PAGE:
Boston man sentenced to 20 years for sex trafficking
A Boston man with a long criminal history was sentenced Thursday to 20 years in federal prison for sex trafficking, after he was convicted of transporting a teenage girl to New York and New Jersey and selling sex with the girl.
“This defendant has a history that goes back to age 12 with the criminal justice system,” US District Judge George A. O’Toole Jr. said, before sentencing Michael Gemma, 31.
The father of three stood hunched over, his hands on the table in front of him, as O’Toole announced the sentence.
Genna’s victim, who was 16 at the time of the crimes in 2011, did not address O’Toole but sent him a letter that the judge read to himself before handing out the sentence. The victim attended Thursday’s hearing but left before it ended.
Gemma had faced a minimum of 15 years on a charge of sex trafficking, but because of his criminal history, he faced nearly 22 years, according to sentencing guidelines.
Prosecutors had also sought to have Gemma sentenced as a career criminal, which would have allowed the judge to sentence Gemma to life in prison. But Gemma’s defense lawyers successfully sought dismissals of two drug-related convictions that were tied to Annie Dookhan, a former drug lab chemist who tampered with evidence. The convictions no longer count toward Gemma’s criminal history.
O’Toole said he was still concerned with Gemma’s past crimes, however, and said lawyers could not “understate the criminal history.”
In Gemma’s case, a State Police trooper stopped him on the highway in September 2011 for speeding. The teenage victim was in the car, with no identification.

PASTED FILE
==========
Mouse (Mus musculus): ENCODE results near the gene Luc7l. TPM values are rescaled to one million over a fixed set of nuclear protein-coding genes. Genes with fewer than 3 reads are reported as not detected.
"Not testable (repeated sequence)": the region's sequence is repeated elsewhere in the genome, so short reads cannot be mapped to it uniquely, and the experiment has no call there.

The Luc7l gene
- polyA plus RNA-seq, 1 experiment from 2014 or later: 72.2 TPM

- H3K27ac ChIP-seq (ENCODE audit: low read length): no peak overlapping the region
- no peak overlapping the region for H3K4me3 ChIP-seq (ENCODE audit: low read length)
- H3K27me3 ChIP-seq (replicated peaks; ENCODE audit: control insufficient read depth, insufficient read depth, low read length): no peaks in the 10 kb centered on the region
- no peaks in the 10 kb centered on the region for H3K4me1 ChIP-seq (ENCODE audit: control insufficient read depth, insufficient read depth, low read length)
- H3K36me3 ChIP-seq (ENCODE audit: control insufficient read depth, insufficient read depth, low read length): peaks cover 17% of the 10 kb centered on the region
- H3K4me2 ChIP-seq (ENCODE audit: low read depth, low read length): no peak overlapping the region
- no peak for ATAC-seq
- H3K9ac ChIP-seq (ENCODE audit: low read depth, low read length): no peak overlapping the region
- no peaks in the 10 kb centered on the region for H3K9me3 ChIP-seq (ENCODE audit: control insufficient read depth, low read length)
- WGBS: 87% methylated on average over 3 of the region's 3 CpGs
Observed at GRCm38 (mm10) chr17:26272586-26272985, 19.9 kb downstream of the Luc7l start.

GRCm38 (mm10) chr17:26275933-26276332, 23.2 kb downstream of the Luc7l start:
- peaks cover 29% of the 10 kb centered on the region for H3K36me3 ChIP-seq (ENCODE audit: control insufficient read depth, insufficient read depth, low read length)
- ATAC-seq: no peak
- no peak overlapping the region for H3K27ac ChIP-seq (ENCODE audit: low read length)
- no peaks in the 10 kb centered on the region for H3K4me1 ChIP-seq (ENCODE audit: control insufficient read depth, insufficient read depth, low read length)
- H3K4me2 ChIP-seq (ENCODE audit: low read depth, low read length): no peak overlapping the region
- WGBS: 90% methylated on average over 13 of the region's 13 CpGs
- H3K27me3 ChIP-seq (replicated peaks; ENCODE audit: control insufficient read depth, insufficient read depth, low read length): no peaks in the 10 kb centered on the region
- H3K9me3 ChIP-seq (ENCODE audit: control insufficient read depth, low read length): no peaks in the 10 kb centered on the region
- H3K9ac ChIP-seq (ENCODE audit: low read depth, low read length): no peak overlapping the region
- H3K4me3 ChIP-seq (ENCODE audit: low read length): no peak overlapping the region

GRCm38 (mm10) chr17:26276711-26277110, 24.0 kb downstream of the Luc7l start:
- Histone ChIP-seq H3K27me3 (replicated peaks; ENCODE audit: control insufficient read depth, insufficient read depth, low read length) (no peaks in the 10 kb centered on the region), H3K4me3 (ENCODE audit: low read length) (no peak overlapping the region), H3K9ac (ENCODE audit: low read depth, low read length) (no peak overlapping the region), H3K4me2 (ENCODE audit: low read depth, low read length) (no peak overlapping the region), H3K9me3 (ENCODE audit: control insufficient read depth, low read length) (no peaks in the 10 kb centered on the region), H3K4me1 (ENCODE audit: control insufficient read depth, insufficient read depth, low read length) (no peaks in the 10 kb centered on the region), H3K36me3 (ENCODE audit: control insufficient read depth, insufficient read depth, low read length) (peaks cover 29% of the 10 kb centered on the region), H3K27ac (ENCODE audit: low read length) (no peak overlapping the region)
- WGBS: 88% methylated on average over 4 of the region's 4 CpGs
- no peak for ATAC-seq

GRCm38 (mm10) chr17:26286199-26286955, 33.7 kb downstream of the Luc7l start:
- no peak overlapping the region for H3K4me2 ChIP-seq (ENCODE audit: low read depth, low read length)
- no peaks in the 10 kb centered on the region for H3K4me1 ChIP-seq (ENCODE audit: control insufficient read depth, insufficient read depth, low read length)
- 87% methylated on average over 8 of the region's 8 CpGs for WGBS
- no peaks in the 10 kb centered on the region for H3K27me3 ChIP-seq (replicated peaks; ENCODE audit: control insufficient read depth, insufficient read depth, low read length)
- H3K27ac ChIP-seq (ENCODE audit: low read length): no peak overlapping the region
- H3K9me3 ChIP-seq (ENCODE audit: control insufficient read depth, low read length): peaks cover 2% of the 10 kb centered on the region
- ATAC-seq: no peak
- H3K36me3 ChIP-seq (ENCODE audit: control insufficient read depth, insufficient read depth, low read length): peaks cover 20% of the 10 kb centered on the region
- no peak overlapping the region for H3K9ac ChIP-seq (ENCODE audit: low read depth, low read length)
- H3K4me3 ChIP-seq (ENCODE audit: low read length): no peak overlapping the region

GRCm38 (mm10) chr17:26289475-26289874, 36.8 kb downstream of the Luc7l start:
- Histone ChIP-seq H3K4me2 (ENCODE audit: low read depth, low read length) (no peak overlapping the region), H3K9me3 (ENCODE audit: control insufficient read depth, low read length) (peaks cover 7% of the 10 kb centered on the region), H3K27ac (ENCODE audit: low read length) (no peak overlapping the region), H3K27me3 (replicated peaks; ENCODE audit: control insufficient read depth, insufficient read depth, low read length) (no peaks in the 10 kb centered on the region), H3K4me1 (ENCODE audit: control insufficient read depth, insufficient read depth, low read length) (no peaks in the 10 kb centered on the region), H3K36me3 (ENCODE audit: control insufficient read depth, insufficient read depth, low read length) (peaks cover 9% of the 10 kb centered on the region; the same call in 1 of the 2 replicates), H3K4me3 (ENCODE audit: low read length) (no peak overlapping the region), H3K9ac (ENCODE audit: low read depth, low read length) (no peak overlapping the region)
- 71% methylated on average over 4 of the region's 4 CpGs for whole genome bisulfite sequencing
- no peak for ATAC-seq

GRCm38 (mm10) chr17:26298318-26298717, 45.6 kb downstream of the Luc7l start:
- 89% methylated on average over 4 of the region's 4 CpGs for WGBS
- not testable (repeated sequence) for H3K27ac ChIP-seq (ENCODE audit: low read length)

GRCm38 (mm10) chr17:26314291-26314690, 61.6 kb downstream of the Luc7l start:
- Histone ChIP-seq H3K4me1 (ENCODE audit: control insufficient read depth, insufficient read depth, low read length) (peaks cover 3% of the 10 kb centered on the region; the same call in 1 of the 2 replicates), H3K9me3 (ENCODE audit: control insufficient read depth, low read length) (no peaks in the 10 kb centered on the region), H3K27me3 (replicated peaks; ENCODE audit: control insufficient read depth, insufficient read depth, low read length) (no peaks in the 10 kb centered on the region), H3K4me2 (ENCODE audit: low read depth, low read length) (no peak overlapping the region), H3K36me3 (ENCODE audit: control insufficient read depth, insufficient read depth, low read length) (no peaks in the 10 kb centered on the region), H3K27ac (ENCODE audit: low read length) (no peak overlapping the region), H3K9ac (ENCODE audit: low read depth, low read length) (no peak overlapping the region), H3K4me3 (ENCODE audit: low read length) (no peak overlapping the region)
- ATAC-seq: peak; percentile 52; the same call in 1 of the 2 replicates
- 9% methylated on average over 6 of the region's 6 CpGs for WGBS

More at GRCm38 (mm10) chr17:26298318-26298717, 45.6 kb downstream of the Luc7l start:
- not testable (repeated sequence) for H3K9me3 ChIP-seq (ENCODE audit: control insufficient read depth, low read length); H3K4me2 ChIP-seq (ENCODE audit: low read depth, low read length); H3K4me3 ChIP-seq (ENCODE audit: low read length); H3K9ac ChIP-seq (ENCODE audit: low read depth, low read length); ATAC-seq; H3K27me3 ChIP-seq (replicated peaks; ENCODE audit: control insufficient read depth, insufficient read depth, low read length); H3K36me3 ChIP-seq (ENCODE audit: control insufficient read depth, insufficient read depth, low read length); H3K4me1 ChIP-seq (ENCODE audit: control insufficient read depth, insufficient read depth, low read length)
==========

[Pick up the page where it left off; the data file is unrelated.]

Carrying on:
The girl initially told the trooper that she was fine, but later told police that Gemma had forced her into prostitution. Assistant US Attorney Leah B. Foley argued Thursday that the victim only felt comfortable telling her story once she was assured she was safe.
The victim testified in May that Gemma and an accomplice took photos of her in lingerie, which they posted online. The photos were used in ads that offered sex with the victim for a fee, and Gemma would transport the girl across state lines.
“Michael Gemma prostituted me, I don’t want to do it,” she said, according to Foley, who added, “He never showed respect to the victim.”
The prosecutor also took issue with the defense team’s characterization of the victim as a runaway who would have engaged in prostitution on her own, or Gemma’s contention that “it has nothing to do with him, it’s all her.”
“She didn’t do anything wrong,” Foley said.
Prosecutors also sought $5,600 in restitution for the victim, saying it was the money that Gemma collected from clients. O’Toole denied the request, but agreed to fine Gemma that same amount.
Gemma’s sentencing is an example of the increasing use of the federal court system — where punishments are more severe — to prosecute sex-related crimes.
Also Thursday, a convicted sex offender was sentenced to 20 years in state prison on new charges of producing child pornography. George Shipps, 33, of Chelsea, had been convicted in state court in 2006 of possessing child pornography, was labeled a Level II Sex Offender, and had been on probation when he committed the new crimes. Shipps took sexually explicit photos of three children, ages 6, 5, and 2. He also sexually assaulted a 6-year-old girl, and was sentenced this month to 10 years in prison.